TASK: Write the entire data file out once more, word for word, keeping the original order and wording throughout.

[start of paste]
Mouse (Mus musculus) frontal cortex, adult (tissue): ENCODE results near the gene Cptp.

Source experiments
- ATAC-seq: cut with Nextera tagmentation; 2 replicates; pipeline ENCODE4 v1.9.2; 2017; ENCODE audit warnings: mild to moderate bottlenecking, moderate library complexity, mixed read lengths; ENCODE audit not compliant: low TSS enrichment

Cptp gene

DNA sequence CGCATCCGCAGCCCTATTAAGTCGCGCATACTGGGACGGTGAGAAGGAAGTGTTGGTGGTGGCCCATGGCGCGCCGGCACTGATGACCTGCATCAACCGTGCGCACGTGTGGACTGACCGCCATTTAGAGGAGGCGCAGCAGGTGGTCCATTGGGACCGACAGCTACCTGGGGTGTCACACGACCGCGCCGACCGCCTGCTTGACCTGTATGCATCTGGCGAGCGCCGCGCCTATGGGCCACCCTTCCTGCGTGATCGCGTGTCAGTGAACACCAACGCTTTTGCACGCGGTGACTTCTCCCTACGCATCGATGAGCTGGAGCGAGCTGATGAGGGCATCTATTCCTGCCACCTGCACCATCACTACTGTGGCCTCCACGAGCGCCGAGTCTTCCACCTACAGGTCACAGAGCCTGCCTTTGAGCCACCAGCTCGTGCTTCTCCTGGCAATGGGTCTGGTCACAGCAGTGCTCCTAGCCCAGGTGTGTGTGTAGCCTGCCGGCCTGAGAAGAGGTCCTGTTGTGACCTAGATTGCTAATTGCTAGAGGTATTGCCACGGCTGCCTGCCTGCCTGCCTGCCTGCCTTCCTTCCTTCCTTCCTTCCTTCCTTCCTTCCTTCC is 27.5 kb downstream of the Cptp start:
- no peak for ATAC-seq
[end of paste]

Mouse (Mus musculus) frontal cortex, adult (tissue): ENCODE results near the gene Cptp.

Source experiments
- ATAC-seq: cut with Nextera tagmentation; 2 replicates; pipeline ENCODE4 v1.9.2; 2017; ENCODE audit warnings: mild to moderate bottlenecking, moderate library complexity, mixed read lengths; ENCODE audit not compliant: low TSS enrichment

Cptp gene

DNA sequence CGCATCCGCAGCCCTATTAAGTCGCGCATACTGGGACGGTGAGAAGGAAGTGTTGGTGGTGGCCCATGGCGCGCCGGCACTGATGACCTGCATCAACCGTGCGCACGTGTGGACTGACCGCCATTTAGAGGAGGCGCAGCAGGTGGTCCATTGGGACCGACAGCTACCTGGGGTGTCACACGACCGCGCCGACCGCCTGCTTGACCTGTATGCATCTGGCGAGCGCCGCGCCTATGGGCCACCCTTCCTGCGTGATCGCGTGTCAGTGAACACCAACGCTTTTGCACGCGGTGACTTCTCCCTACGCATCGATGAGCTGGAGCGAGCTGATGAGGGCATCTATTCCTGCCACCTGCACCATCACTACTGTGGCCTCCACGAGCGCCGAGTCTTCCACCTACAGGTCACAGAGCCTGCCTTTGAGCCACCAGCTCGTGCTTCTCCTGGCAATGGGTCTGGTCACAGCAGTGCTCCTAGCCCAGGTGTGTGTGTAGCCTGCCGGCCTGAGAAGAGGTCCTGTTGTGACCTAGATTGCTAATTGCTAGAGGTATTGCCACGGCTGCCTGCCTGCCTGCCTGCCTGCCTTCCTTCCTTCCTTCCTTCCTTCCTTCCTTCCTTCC is 27.5 kb downstream of the Cptp start:
- no peak for ATAC-seq